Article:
Student Writing Standards PowerPoint

Ashford University
APA Guidelines
Key Issues
What is a “Style”?
What to Cite
Where to Cite
How to Create In-Text Citations
How to Create A Reference List
What Is a Style?
Essential information and
standards that writers in a specific
organization, institution, or field
use to ensure clarity and
consistency in written documents
Common Styles
• APA:
Social Science,
Counseling, and Education
• GPO:
Banking, and Insurance
MLA: Humanities
• AMA/NLM: Medicine
AP: Journalism
• Microsoft Manual
Turabian: Humanities and Read Me First
(Sun Microsystems):
CSE: Natural Sciences High Tech Companies
Chicago: Corporate • Various University and
Proprietary Guides
What a Style Addresses
• Prescribes how to format your paper
• States preferences for grammar and word
• Prescribes the format for citing sources in the
text of your paper: footnotes, endnotes, or
parenthetical citations
• Prescribes the format for citing sources at the
end of your paper: Bibliography, Works Cited
page, or Reference List
Your Job as a Researcher
• Find acceptable and appropriate research
• Paraphrase the materials (put it into your
own words--quote sparingly)
• Synthesize the materials (combine it with
other research you found in your paper)
• Format your paper and cite all sources in
the approved style (APA)
Approved Ashford Style
APA 6th edition is the
approved style for Ashford
undergraduate and graduate
What to Cite
All ideas not your own, whether
quoted or paraphrased,
the idea is common knowledge
the idea is easily verified
Where to Cite
APA requires that you cite each source
• In a brief citation in the text adjacent to
the borrowed idea (usually the author
and date)
• In an alphabetical reference list at the
end of your paper.
How to Create In-Text
The in-text citation should enable the reader to
find the source in the reference list.
• Find examples of APA in-text citations in the
Ashford Writing Center APA materials.
• If you find a model just like your source, follow
it exactly. If you don’t, find the model closest to
yours, follow it, or modify it to fit your source.
How to Create a
Reference List
• Find an example of a reference citation for
your type of source (book, periodical, Web
page, etc.) in the Ashford Writing Center
APA reference examples.
• Find a model similar to your source. If the
model is just like yours, follow it exactly. If
not, find the closest example and modify it or
combine models for complete information.
• Put all your sources in alphabetical order.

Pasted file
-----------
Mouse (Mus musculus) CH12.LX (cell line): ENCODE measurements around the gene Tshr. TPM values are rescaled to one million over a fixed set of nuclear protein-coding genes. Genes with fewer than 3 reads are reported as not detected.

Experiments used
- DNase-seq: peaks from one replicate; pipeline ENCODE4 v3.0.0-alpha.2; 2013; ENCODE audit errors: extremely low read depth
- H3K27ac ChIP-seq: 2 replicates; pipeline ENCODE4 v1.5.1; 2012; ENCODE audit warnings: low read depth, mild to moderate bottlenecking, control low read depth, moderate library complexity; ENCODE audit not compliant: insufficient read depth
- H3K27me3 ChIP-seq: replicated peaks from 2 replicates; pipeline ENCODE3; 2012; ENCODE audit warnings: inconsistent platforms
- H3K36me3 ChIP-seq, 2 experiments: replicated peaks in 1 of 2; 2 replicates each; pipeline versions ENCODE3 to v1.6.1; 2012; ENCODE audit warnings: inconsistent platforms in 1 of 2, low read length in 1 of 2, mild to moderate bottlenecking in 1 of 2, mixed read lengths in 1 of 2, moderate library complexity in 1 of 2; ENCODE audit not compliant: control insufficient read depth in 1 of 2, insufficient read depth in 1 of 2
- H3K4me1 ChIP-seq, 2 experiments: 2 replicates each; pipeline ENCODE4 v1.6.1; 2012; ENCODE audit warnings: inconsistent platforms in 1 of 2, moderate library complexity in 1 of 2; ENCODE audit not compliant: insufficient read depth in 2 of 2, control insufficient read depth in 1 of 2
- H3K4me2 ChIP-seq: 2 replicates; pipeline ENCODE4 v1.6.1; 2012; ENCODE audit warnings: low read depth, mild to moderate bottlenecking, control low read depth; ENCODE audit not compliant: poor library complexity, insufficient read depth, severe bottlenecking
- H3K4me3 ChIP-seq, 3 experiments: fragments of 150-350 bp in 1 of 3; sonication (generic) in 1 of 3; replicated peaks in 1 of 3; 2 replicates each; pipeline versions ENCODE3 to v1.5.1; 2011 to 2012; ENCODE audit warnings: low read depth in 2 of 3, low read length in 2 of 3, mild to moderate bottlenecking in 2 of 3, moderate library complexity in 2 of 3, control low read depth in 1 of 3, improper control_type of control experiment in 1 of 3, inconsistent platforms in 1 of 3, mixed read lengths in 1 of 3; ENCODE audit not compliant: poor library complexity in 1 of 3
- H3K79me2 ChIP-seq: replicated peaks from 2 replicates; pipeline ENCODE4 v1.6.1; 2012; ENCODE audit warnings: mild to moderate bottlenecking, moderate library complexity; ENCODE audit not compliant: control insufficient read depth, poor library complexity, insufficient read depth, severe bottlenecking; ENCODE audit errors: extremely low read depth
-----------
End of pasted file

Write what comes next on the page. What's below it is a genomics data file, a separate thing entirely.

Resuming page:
What is Plagiarism?
Plagiarism is representing
another’s work as your own or
closely adhering to the content
or arrangement of work other
than your own, without citation.
It is literally theft.
Plagiarism Policies
• Plagiarism is a serious offense
prohibited by University policy.
• Faculty are required to report
suspected plagiarism and a
formal investigative procedure
is conducted.
Examples of Plagiarism
Plagiarism can be intentional or unintentional. Here
are some plagiarism examples:
• Submitting a paper written by someone other than
yourself or “recycling” a paper you wrote for a
previous course.
• Submitting a paper you purchased on the Internet
or found online.
• Forgetting to include references for outside
material you used in your paper.
• Making up information because you forgot to
record it during your research.
Possible consequences
if you are
sfound guilty of plagiarism:
Full or partial loss of assignment credit
Full or partial loss of course credit
Suspension from the University
Expulsion from the University
How to Avoid Plagiarism
• Be organized; keep good notes of all
sources you find.
• Include in-text citations and references for
all outside ideas, whether you quote or
paraphrase (put them in your own words).
• The Rule of Four—don’t use more than four
words in a row from a source. Don’t just
copy; put information in your own words.
The Bottom Line
• Start working on your papers and
presentations early to allow time for
research, writing, and editing.
• Be organized in collecting research and
documenting sources as you use them.
• Refer to the materials here in the Ashford
Writing Center on how to format your
paper and properly cite your sources.